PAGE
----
The prosecutor described Spector's prowl across the city on the night of her death, riding in his chauffeured black Mercedes sedan from the Grill on the Alley in Beverly Hills to Trader Vic's at the Beverly Hilton to Dan Tana's in West Hollywood -- until he finally arrived at the House of Blues on the Sunset Strip just before closing time. During the long evening, investigators contend, Spector, accompanied by two different women, downed three daiquiris, two Navy Grogs (containing three shots a glass) and a final tumbler of Bacardi 151 rum at the House of Blues, where he first met Clarkson, who was working as a hostess for the Foundation Room, reserved for VIPs.
"It was at that velvet rope," Jackson told jurors, "that Lana Clarkson would meet her killer." Jackson revealed that Clarkson at first blocked Spector from entering. She mistook him for a woman, a "Mrs. Spector."
Then "Phil Spector recited the mantra of the rich and famous: 'Do you know who I am? I'm Phil Spector,' " Jackson said. "Treat him like you would treat Dan Aykroyd," the actor who was a founder of the House of Blues, Clarkson's managers told her. "Treat him like gold."
So Clarkson fawned, Spector flirted. Around 2:20 a.m., they left the club together and were driven to the Spector home by chauffeur Adriano De Souza. There was a bottle of tequila involved. "There were candles lit, the lights were dimmed, he put on soft music," Jackson said. "The evidence will show what he had in mind. Phillip Spector had romance in mind that night."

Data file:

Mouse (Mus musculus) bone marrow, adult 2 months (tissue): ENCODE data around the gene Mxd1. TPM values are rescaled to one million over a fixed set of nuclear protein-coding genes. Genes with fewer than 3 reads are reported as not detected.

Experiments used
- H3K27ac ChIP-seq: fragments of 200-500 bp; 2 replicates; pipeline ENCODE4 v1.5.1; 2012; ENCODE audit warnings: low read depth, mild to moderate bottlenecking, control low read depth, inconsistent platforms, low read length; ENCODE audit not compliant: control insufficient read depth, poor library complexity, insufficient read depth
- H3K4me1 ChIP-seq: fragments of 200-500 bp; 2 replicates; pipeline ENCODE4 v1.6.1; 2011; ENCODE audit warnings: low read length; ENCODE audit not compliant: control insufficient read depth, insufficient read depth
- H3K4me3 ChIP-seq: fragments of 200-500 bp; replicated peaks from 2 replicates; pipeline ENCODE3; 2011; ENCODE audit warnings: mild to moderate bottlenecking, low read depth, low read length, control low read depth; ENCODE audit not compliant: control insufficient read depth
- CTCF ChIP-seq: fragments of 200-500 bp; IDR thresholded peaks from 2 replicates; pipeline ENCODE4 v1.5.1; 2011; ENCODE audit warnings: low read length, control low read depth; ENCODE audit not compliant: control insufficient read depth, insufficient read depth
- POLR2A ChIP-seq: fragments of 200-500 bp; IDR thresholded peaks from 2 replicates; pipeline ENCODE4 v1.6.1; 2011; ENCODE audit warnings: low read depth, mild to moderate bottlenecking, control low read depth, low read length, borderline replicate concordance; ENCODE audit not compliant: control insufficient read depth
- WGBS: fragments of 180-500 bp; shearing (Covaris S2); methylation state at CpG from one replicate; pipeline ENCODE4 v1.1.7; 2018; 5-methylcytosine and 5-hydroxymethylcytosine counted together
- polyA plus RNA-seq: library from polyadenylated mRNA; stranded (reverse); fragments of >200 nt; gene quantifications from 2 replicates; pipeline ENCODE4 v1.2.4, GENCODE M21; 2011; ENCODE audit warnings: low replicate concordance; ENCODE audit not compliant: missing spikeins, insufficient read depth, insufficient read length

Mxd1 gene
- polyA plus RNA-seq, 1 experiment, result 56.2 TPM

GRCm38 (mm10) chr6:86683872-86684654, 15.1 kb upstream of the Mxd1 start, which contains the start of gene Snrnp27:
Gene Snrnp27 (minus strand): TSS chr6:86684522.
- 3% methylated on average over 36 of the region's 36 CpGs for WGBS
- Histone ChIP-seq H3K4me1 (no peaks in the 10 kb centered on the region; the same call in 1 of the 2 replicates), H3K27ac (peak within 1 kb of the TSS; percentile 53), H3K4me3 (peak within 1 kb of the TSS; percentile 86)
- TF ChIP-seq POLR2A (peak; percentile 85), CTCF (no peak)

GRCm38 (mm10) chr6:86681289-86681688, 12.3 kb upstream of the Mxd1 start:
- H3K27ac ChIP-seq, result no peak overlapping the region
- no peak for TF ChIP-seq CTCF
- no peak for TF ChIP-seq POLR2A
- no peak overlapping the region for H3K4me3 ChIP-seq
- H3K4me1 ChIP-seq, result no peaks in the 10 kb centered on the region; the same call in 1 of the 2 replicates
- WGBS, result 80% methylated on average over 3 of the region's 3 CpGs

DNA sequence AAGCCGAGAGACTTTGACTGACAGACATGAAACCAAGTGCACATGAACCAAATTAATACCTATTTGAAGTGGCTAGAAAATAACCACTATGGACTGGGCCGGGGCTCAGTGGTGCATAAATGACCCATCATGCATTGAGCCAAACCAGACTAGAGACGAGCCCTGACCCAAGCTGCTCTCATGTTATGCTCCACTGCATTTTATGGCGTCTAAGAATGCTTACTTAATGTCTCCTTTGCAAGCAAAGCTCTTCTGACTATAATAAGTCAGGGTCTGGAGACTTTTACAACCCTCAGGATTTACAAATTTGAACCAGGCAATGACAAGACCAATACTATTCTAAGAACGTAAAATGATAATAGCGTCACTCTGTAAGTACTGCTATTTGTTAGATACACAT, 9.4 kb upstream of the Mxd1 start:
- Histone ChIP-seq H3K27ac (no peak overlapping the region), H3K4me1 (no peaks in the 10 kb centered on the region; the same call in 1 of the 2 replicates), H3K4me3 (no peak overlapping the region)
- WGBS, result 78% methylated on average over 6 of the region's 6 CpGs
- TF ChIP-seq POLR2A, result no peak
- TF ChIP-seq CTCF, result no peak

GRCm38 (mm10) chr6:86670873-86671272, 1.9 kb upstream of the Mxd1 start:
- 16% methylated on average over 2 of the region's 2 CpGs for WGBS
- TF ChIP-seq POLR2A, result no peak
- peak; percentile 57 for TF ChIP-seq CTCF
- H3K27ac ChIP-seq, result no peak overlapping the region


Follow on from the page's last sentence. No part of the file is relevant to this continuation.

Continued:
At 5 a.m., De Souza, who was sleeping in the Mercedes, heard a loud noise. "Within two minutes of that gunshot ringing out, the back door creeped open. Phillip Spector was standing there. In his right hand, a pistol. Between his fingers ran blood. Phillip Spector looked at Adriano De Souza and confessed, 'I think I just killed somebody.' " De Souza freaked and drove to the estate's gate. He first called Spector's personal assistant and then 911, in which he repeated that "I think my boss killed somebody."
Spector "never called for help," Jackson said. Instead, the prosecutor claims that Spector made "a pathetic attempt" to clean up the crime scene, discarding his bloody clothing, wiping off the gun, placing the weapon under the chair where Clarkson sat, dead and bloodied, her purse hanging from her shoulder. When police arrived, Spector refused to raise his hands, they said, so he was tasered -- twice -- and then pinned to the ground.